Eventually he did and I slipped quietly out of the office and made a rush for a train that would take me to Budapest. I left a note for Adrian, offering my sincere apologies, and as yet I haven't heard anything back. I'm not sure if this is a good sign...
And that was my final, disastrous hour in Cluj-Napoca. The two days I have spent in Budapest since then have been much better. No misadventures with pornography!
Yesterday I explored a huge cave network under Budapest. There was about twenty of us, travellers from all over the world. We spent about 3 hours squeezing through the smallest gaps imaginable!
There was one in particular - appropriately called "the sandwich" - where you couldn't even move your head as you tried to squeeze through. It was insane - but great!
After exploring the caves I went to the cinema and watched The Sum of all Fears. It was crap. I fell asleep. At one point in the film a nuclear device is detonated in the US (a premonition) and this woke me up. I saw cars flying towards me and for a brief moment forgot I was at the cinema. That was scary! But the film was still crap.
But I think that, out of all of the memories I take home with me from Budapest, there is one memory that will stand out in years to come. And that one, single memory is a couple of hours I spent with a beautiful American-Bolivian girl named Teresa. We both arrived in Budapest from Cluj-Napoca on the same day but on different trains.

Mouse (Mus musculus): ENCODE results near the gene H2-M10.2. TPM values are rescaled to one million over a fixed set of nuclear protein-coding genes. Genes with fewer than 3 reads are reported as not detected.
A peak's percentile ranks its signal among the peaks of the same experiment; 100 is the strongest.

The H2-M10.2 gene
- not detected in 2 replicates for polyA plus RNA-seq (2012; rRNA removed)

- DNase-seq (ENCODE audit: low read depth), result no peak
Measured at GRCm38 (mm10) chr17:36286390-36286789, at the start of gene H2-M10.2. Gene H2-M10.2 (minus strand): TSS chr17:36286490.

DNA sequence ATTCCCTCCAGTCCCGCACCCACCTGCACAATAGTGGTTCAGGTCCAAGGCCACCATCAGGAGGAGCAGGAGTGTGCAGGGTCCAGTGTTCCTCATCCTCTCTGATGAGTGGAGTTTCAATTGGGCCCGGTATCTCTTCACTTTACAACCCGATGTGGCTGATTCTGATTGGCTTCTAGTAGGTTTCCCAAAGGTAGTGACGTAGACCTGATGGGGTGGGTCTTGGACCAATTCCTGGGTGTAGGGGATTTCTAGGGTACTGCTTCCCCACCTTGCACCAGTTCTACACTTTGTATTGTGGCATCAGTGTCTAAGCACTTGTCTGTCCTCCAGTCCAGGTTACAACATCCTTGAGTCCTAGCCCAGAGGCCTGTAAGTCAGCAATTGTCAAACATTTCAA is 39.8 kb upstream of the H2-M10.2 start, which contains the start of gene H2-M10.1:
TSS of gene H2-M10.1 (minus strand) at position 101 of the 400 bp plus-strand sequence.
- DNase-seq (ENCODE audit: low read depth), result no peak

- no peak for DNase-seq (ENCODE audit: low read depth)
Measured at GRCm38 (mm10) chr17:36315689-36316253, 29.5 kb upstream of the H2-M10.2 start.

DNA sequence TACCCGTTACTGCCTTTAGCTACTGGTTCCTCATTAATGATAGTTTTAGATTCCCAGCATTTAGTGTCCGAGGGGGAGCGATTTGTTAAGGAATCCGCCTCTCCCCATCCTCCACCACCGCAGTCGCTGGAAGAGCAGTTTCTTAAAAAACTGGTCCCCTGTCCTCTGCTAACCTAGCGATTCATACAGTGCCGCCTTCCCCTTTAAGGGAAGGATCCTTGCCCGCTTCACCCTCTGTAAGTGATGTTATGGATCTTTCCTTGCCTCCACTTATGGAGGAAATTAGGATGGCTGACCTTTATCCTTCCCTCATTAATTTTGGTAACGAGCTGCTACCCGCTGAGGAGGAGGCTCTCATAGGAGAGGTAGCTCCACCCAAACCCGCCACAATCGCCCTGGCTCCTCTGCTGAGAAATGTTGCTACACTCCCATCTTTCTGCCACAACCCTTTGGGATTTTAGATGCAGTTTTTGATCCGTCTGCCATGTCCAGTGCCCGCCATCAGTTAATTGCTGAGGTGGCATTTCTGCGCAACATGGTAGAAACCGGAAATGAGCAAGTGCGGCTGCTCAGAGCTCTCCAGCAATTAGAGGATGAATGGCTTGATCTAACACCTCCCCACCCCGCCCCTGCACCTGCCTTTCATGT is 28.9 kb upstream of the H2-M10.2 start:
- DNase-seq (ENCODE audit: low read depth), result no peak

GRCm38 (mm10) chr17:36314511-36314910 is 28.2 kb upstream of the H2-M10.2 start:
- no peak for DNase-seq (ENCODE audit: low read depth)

We were both tired and Teresa had to catch another train the next morning at 7am. And yet, despite this, we ended up walking the streets of Budapest together until five o'clock in the morning.
I think Teresa just wanted to see Budapest because she was only here for one day. But as for me...I just wanted to spend time with her. I knew I would never see her again. We were just ships passing in the night, travellers heading to different destinations.
And yet...already I find myself missing her. I don't often connect with people but when I do it's something wonderful. I told Teresa that travelling is not so much about seeing new places and trying new things, it's more about meeting people, and this is true.
The days I spent in Cluj-Napoca were not memorable because I never met anyone who really touched my heart. And yet Teresa, without knowing it, has managed to do that and in doing so she has made these days in Budapest special and unique.
I will remember this time in Hungary. I will remember the caves, the Museum Guest House and the capital. But, more than anything, I will remember a sweet Bolivian girl called Teresa.
She passed through my life in a heartbeat and yet she has left an impression that will last for a lifetime...
And now it is time for this Wandering Englishman to say goodbye. Belarus awaits. My train to Minsk leaves in just a few short hours.
Remember to wrap up warm and stay well.
So, goodbye my friends, goodbye Budapest.
And goodbye Teresa.